As you prepare for the year ahead, it is important to revisit what transpired in the housing market in 2010 in order to help determine what can be anticipated in the coming year. It is evident that 2010 has been a year of transition toward stability in the housing market when looking at three main housing indicators: median price, sales and unsold inventory.
The state median price, at $296,820 in November, experienced its first year-over-year decline after 12 consecutive months of gains. With a 21 percent rise above the February 2009 trough of $245,230, the median price in California could be an indication of the beginning of stability in the housing market.
Year-to-date sales dropped 9.8 percent in November, consistent with our forecast of a 10 percent annual decrease. The seasonally adjusted sales in November were up 93 percent from the trough of 254,650 three years ago, and were 19 percent above the long run annual average over the past 39 years. Despite the year-to-date drop, sales figures are faring reasonably well when historical data is taken into consideration.
The unsold inventory index is a good indicator of home prices; when the housing supply falls below seven months, it usually leads to price appreciation. The November unsold inventory index was 6.2 months, indicating the length of time necessary to sell the entire, current housing supply. This figure is 13 percent below the long-run average of 7.1 months and 63 percent below the recent peak in January 2008 at 16.6 months. Because this index has maintained a relatively healthy range in 2010, between 4.6 and 6.6 months, it is another indication of the beginning of stability in the California housing market.
In addition to these three main housing indicators, it is necessary to also examine other factors affecting the state of the housing market, such as the type of sales, size of downpayments and types of mortgages.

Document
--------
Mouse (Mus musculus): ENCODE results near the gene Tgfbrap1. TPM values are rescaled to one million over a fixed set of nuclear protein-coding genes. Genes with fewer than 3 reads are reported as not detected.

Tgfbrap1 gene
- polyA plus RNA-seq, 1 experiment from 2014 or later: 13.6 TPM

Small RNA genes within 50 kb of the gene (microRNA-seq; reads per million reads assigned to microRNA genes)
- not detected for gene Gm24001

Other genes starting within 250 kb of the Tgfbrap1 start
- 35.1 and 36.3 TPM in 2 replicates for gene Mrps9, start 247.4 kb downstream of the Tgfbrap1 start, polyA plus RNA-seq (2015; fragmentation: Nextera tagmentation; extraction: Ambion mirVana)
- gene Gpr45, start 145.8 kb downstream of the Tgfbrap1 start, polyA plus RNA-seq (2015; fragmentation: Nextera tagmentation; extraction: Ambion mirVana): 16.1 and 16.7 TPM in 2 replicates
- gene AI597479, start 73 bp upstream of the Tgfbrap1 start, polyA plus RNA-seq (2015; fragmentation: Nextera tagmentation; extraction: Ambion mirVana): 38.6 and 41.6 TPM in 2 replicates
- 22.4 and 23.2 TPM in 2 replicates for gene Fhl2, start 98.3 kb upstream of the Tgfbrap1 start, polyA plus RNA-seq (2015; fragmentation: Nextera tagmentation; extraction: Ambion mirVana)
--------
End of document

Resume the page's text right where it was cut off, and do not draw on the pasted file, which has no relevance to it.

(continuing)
Other Indicators of Stability – Annual Housing Market Survey
The breakdown of type of sales from C.A.R.’s 2010 Annual Housing Market Survey helps to paint a more accurate picture of overall market conditions. More specifically, the number of distressed sales compared to overall sales is particularly important in determining the health of the real estate market. For the past few years, we have seen significant numbers of distressed properties on the market. In 2010, the share of distressed sales relative to all sales declined to 41 percent from 46 percent in 2009. Although there are still many distressed properties on the market, this reduction is a good sign that the housing market is heading in the right direction.
When comparing the various components of distressed sales, there are some noteworthy distinctions. While the percentage of foreclosures and REOs declined since last year, the percentage of short sales increased from 14 percent in 2009 to 22 percent in 2010. Short sales also tend to be higher priced and to stay on the market and in escrow longer than REOs and foreclosures. They are also in better condition because they are typically occupied and maintained during the short sale process, unlike foreclosures and REOs. Because short sales are more favorable financially for banks and we are seeing them in higher frequencies, this could lead to improvement in lending conditions, which would be favorable for the housing market.